As for the property taxes, we’d need to talk to our friends in the city of Madison.  Perhaps we could cut a deal with the City whereby it would effectively levy property taxes on our behalf.  We could propose to the city that we would eliminate our $246 million property tax levy on city residents in return for an annual grant from the city at an initial level of $105 million.  I think that would be a deal that city property owners would find appealing.  (I’m ignoring for the moment the slight complication that the boundaries of the school district are not coterminous with the boundaries of the city). 

 The proposed legislation specifically authorizes charter school governing boards to “solicit and accept gifts or grants for school purposes,” so arranging for a significant grant from the City to make up for the school district’s loss of tax levy authority would be fully consistent with the legislative intent.   

So, what’s not to like?  The sponsors of this legislation obviously think that schools (even virtual schools) are entitled to $7,775 per student in state funding.  Let’s take them at their word.  Perhaps our Republican friends in the legislature are looking out for us folks in Madison after all.

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5 Responses to The Answer to MMSD Budget Woes: A Modest Proposal

  1. TJ Mertz says:

    Mr Swift would be proud of his “student.”

  2. Erik Paulson says:

    The city has limits on what it can set for a property tax levy, so I think a grant from them would be difficult.

    Though, keeping with the spirit of the post, presumably so many charter schools would make Madison a more attractive place to live, so our property becomes much more valuable – perhaps the assessor just doubles the value on everything, and reassesses frequently.

  3. Laura Chern says:

    A very comprehensive change to say the least. My favorite part is the Charter School Authorizing Board make-up: 9 members, three appointed by the governor, 3 appointed by the Senate Majority leader and 3 appointed by the Speaker of the assembly. The question is: how many relatives do the Fitzgerald brothers need to find state employment for?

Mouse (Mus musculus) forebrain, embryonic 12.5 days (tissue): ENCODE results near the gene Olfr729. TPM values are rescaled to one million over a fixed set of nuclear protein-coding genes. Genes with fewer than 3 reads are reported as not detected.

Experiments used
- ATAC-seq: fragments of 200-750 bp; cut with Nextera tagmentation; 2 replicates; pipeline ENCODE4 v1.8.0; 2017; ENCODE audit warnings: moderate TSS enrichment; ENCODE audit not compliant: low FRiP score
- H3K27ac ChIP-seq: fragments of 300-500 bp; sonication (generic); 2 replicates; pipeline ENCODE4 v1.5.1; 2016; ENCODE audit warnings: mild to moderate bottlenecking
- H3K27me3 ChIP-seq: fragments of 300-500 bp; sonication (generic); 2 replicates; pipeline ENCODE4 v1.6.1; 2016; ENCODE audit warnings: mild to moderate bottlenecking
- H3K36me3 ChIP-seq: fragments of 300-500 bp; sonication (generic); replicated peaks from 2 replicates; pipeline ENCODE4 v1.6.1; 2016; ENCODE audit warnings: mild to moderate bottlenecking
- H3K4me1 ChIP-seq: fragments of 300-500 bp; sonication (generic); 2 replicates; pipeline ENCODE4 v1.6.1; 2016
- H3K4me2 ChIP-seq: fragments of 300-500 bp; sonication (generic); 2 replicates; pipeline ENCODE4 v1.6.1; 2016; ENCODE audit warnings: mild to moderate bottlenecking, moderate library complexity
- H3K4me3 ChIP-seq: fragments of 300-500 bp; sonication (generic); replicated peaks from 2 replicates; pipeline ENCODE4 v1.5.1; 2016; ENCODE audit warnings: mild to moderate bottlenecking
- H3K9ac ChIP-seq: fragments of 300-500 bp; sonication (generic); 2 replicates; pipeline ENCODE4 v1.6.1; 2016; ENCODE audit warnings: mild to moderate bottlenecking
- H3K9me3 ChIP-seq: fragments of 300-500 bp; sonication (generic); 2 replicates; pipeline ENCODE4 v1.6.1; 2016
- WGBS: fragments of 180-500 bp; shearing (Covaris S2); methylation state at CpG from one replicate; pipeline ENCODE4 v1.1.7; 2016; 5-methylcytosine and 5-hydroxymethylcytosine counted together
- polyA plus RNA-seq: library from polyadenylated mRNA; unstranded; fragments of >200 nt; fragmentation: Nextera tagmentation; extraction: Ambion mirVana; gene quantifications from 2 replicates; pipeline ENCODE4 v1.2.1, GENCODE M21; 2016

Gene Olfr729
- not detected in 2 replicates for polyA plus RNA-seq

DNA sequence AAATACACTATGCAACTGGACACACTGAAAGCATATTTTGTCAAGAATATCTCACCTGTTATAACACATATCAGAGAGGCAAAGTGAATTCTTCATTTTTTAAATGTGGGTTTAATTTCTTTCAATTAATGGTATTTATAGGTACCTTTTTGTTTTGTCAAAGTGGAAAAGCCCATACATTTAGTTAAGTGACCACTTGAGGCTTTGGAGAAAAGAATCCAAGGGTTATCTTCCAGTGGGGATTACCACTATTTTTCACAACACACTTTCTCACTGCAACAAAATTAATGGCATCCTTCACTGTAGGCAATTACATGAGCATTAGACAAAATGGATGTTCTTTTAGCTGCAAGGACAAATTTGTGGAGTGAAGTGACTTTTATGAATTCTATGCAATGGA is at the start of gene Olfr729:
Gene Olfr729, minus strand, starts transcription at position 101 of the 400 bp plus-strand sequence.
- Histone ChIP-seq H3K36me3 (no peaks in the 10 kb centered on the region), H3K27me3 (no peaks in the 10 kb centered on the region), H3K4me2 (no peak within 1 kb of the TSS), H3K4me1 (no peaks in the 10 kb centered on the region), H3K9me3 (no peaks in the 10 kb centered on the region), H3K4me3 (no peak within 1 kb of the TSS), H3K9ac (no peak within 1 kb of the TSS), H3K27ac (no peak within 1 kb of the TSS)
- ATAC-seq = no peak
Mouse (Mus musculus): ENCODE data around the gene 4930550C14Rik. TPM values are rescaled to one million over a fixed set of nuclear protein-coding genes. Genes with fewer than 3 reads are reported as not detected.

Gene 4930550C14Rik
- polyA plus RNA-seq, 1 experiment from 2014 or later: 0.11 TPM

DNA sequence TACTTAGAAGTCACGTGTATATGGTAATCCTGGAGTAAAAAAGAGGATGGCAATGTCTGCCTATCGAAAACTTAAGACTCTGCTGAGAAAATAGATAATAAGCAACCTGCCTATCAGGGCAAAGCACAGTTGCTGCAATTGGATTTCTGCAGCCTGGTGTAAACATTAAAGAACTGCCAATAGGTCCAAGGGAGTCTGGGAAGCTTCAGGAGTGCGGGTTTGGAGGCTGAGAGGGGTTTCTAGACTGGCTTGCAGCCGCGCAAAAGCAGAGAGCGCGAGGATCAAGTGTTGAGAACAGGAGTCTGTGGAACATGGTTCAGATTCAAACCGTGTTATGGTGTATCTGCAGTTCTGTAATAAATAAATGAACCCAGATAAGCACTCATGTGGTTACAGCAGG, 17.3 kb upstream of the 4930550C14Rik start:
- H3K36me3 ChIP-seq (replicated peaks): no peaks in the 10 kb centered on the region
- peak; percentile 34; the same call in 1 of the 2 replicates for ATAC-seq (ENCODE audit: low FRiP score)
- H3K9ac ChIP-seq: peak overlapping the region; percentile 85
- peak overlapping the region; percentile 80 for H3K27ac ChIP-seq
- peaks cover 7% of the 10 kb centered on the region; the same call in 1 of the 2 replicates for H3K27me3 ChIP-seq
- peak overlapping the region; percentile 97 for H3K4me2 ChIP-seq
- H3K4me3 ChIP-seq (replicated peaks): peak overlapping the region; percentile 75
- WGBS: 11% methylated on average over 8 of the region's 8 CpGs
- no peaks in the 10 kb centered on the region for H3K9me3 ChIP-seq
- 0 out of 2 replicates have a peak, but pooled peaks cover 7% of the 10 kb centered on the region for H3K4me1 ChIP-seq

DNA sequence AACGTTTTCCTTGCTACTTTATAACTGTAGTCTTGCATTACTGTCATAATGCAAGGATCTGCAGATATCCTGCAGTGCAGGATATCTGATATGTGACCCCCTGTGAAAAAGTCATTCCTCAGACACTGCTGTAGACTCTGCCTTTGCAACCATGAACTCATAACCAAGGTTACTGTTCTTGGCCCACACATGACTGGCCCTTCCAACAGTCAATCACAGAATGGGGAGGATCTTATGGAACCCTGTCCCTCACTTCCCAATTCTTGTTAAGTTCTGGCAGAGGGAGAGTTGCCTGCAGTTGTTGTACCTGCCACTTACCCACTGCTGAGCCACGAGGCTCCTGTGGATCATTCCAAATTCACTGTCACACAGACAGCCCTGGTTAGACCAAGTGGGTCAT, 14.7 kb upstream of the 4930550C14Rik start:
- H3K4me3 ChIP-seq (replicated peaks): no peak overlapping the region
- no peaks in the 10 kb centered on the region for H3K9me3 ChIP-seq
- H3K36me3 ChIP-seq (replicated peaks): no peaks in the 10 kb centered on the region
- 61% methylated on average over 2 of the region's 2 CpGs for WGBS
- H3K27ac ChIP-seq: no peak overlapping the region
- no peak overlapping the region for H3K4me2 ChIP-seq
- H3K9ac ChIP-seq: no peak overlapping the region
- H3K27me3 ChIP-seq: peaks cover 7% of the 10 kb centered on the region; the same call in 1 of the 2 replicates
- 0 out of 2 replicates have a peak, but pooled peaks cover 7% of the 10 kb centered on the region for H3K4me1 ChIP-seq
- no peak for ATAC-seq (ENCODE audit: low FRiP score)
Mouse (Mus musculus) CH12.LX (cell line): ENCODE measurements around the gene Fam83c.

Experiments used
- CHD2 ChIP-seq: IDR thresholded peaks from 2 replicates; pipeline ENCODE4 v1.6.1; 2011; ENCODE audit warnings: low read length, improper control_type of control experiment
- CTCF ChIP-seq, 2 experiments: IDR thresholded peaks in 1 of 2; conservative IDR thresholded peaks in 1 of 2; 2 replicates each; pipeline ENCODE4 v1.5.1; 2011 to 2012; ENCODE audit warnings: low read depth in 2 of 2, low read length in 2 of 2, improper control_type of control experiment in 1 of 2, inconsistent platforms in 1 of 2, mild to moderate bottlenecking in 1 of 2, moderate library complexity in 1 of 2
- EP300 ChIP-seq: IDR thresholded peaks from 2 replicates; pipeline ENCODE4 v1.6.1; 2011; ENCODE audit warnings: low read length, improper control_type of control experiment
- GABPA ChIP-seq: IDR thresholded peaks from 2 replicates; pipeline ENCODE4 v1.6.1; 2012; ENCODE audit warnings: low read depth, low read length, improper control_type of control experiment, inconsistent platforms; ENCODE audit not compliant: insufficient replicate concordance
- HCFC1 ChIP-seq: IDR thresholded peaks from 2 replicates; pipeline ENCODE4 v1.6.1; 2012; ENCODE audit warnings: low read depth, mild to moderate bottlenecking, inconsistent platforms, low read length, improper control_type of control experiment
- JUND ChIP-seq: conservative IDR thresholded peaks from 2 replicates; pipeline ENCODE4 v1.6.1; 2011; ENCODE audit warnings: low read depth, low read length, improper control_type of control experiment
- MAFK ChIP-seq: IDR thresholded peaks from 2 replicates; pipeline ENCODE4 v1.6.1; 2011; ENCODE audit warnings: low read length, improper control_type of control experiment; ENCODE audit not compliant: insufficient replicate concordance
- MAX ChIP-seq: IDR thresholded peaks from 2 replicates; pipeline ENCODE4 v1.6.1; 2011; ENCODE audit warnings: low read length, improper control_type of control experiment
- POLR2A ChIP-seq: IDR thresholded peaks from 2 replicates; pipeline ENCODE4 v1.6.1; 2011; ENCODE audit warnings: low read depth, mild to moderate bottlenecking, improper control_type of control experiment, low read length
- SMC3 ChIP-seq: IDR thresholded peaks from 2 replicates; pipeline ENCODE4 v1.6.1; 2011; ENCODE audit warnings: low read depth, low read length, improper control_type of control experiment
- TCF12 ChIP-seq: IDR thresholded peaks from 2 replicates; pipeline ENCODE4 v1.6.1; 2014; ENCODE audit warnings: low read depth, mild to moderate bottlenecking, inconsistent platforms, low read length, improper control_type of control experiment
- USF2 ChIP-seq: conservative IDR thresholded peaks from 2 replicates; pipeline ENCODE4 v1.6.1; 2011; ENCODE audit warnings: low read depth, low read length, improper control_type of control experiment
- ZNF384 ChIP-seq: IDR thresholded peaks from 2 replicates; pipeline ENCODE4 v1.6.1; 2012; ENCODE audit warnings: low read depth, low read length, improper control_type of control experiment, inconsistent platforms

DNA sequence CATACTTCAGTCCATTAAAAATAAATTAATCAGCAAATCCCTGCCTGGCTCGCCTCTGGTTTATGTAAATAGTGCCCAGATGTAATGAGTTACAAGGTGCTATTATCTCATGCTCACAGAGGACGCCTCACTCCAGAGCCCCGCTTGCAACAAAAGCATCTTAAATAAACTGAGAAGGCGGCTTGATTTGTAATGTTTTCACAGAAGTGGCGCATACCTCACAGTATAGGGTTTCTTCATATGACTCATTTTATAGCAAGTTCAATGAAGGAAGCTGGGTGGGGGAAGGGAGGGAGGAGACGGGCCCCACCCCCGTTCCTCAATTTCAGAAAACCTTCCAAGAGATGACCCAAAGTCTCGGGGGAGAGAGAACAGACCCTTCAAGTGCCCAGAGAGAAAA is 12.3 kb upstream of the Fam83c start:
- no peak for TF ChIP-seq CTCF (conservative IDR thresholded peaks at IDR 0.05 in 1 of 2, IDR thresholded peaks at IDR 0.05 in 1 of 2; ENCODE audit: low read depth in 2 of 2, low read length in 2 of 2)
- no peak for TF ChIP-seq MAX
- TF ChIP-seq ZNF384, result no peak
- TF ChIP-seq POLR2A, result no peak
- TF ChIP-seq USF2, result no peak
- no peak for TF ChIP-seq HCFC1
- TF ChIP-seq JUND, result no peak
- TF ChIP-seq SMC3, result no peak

4. Thanks for the great comments.

    In response to Erik’s point, I spoke to the ever-helpful Dean Brasser, the City Comptroller. It is true that the City is also subject to a property tax levy limit and an expenditure limit. But the City doesn’t get that much in state aid to start with.

    If the City decided to ignore the limits the state has sought to impose on its spending and property tax levy authority, the City would lose a total of about $14 or $15 million in state aid (as a result of exceeding both an expenditure limit and a property tax levy limit). However, it might be worth losing $15 million in state aid to the city in order to end up with an additional $140 million in state aid to the city’s schools.

    It is interesting to note that the City gets a total of about $36 million in state aid. Add that to the $50 million the school district gets in state equalization aid, and we’re still less than half way to the amount in state aid we’d get if all the school district’s students were enrolled in state-authorized charter schools under the proposed legislation.

    Ed

  5. BarbS says:

    This is the first time I have smiled in the past three days! Let me know if you get a working group going on this idea:>)